2. Academics: Cal’s recently-release Graduation Success Rate was, in a word, abominable. The Bears checked in with a 48 percent GSR for the 2002-05 entering classes – the lowest rate in the pac-12 and lower than any school in the Southeastern Conference.
That’s right, Cal’s GSR was lower than every school in the SEC. Last I checked, Mississippi State (GSR: 60%) didn’t consider itself the finest public university in the world.
3. Money: The Bears, if you hadn’t heard, just spent $321 million renovating Memorial Stadium. Now they have to pay for it. The university’s answer to its massive debt is to sell 50-year rights to premium season tickets (with no penalty for cancelling).
The deadline is June, and sales are middling along. Convincing fans to commit tens of thousands of dollars to watch another year (or more) of Tedford football will be a tough, tough sell.
Vocal fans can be ignored. Money cannot. I put Jeff Tedford a spot below Chizik, etc., in terms of likelihood of firing. But that's only because a lot of 2012's struggles can be explained by an awful string of injuries. But after Cal's mistake- (and injury-) plagued loss to Washington on Friday night, one that clinched another losing season, I just cannot imagine Tedford being allowed to stay another year. If the men in Category No. 9 above are about 98 percent likely to be gone, put Tedford at a solid 90 percent.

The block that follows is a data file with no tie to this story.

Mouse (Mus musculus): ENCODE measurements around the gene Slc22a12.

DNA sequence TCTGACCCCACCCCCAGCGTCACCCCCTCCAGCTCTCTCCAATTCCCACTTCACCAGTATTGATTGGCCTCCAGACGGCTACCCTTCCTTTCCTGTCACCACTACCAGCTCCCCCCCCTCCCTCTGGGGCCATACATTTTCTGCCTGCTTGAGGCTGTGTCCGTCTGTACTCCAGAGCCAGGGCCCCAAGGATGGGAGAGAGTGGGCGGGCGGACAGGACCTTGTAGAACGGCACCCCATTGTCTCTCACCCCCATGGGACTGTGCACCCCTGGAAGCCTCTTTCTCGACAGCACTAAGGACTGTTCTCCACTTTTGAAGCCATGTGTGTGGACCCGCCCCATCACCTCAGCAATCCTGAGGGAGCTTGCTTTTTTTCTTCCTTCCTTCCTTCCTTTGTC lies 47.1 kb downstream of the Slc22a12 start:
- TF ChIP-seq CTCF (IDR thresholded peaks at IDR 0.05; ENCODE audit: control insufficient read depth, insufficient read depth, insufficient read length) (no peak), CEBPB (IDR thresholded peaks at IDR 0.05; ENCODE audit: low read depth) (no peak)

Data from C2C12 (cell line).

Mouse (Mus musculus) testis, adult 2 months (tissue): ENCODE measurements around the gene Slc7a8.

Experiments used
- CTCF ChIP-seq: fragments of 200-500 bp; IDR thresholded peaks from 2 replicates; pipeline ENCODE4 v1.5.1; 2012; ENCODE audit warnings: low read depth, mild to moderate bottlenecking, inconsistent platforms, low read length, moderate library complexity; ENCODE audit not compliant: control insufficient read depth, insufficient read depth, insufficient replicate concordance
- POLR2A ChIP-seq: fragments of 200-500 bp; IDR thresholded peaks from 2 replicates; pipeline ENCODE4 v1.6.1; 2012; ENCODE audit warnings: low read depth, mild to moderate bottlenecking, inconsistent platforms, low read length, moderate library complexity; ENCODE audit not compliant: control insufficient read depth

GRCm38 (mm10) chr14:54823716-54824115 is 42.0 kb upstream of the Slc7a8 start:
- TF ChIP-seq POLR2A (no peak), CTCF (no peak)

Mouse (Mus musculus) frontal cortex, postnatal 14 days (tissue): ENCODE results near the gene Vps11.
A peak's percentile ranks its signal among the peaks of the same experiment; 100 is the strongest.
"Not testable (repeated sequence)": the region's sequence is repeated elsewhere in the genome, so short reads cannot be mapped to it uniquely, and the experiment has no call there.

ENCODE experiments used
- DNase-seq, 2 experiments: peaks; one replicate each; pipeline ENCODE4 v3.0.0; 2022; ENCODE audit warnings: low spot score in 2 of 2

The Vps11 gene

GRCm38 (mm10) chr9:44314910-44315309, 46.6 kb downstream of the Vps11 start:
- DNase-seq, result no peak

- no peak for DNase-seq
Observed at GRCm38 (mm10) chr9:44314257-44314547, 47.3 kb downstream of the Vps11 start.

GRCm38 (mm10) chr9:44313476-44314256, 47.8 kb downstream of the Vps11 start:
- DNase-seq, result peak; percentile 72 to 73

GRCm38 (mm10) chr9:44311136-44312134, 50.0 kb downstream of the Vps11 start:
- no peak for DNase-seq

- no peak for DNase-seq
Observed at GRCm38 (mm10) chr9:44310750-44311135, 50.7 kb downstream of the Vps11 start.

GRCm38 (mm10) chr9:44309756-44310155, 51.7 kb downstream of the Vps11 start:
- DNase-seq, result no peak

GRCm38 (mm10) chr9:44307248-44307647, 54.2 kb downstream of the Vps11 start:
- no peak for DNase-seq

7. Not Looking Great, But Not Over Yet
Derek Dooley, Tennessee
Danny Hope, Purdue
We've been talking about potential replacements for Derek Dooley for a month now, but he's not actually gone yet. And if his Volunteers can beat Missouri, Vanderbilt and Kentucky to finish the season, then win a bowl, they will finish 8-5 with some pretty good computer rankings and outstanding offensive numbers. With some changes on defense, Dooley could still finish this season a) employed and b) having built a decent amount of momentum for 2013. But anything less than that might spell doom, and after a narrow, 55-48 escape against Troy on Homecoming last Saturday -- one that saw the Vols gain 718 yards but allow 721 -- it is difficult to simply assume that UT will beat a Missouri team that almost won at Florida on Saturday or a Vandy team (in Nashville) that has won four of its last five.